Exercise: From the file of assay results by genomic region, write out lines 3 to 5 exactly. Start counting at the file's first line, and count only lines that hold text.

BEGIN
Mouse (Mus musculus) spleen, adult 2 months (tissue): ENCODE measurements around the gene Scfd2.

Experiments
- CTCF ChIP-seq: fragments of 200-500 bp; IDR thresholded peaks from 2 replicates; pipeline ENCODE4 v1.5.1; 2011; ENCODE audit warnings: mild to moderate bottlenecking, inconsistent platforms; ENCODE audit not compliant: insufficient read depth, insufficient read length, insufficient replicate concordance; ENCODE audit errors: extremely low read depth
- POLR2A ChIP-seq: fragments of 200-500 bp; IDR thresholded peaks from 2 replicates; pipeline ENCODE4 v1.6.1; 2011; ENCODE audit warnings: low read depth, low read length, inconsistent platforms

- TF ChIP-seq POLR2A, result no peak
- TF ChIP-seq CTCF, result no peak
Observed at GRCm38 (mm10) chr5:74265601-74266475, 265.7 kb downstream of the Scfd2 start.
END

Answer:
- CTCF ChIP-seq: fragments of 200-500 bp; IDR thresholded peaks from 2 replicates; pipeline ENCODE4 v1.5.1; 2011; ENCODE audit warnings: mild to moderate bottlenecking, inconsistent platforms; ENCODE audit not compliant: insufficient read depth, insufficient read length, insufficient replicate concordance; ENCODE audit errors: extremely low read depth
- POLR2A ChIP-seq: fragments of 200-500 bp; IDR thresholded peaks from 2 replicates; pipeline ENCODE4 v1.6.1; 2011; ENCODE audit warnings: low read depth, low read length, inconsistent platforms

- TF ChIP-seq POLR2A, result no peak